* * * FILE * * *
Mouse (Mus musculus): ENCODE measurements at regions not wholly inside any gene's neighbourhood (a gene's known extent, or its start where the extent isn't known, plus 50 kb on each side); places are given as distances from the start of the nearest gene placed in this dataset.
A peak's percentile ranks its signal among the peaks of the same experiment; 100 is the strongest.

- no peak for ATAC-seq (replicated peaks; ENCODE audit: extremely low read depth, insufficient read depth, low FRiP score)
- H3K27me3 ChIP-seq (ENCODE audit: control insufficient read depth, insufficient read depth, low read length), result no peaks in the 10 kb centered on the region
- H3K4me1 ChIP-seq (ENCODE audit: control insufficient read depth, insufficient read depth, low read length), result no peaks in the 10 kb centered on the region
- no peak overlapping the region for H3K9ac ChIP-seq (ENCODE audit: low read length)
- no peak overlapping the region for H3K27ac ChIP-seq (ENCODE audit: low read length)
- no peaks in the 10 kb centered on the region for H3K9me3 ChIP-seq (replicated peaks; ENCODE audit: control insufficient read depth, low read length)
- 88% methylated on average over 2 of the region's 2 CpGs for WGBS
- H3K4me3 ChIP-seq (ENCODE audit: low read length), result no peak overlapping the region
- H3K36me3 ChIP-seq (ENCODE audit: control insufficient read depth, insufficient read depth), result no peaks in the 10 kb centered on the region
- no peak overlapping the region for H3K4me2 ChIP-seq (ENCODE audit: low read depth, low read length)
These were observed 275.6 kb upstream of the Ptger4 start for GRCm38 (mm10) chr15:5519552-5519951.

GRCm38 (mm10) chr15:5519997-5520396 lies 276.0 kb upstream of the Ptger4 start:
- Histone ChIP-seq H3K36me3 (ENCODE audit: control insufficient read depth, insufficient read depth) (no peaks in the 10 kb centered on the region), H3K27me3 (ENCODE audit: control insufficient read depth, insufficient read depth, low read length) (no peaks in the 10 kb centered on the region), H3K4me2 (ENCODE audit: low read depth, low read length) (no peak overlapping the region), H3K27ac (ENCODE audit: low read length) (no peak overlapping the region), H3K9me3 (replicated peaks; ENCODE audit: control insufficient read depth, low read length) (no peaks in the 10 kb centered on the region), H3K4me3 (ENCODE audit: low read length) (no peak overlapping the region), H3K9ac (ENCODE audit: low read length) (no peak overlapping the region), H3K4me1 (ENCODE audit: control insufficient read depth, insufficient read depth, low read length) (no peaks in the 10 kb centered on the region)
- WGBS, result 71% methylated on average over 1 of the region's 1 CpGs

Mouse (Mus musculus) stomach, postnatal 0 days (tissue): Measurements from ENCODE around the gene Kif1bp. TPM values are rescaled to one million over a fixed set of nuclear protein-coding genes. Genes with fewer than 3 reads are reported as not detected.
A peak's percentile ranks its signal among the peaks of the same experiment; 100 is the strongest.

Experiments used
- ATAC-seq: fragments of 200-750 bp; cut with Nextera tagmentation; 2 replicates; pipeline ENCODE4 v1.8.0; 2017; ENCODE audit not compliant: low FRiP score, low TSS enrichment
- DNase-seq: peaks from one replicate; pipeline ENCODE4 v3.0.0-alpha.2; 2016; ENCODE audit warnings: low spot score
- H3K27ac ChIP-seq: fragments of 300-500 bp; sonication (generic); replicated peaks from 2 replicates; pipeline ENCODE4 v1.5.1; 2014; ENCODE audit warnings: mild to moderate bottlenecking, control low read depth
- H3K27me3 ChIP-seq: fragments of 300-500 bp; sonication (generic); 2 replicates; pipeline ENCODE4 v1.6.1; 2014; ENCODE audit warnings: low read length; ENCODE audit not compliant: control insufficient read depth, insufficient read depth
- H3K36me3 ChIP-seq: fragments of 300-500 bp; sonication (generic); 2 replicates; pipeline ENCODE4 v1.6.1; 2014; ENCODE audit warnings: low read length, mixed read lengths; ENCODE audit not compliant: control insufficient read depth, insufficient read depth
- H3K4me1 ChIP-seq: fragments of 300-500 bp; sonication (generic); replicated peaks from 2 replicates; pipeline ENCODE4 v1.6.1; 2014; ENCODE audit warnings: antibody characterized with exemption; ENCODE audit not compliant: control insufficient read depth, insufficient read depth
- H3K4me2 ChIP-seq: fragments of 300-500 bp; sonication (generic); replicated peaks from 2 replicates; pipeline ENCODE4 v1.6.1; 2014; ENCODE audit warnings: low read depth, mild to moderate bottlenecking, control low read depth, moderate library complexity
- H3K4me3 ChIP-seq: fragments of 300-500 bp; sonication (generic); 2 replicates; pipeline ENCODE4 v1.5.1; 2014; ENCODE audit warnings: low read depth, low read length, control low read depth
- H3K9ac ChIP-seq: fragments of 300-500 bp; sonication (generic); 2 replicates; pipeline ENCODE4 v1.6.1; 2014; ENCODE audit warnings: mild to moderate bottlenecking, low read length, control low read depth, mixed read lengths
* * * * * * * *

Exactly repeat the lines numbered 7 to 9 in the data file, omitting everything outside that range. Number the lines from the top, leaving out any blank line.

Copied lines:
- no peak overlapping the region for H3K27ac ChIP-seq (ENCODE audit: low read length)
- no peaks in the 10 kb centered on the region for H3K9me3 ChIP-seq (replicated peaks; ENCODE audit: control insufficient read depth, low read length)
- 88% methylated on average over 2 of the region's 2 CpGs for WGBS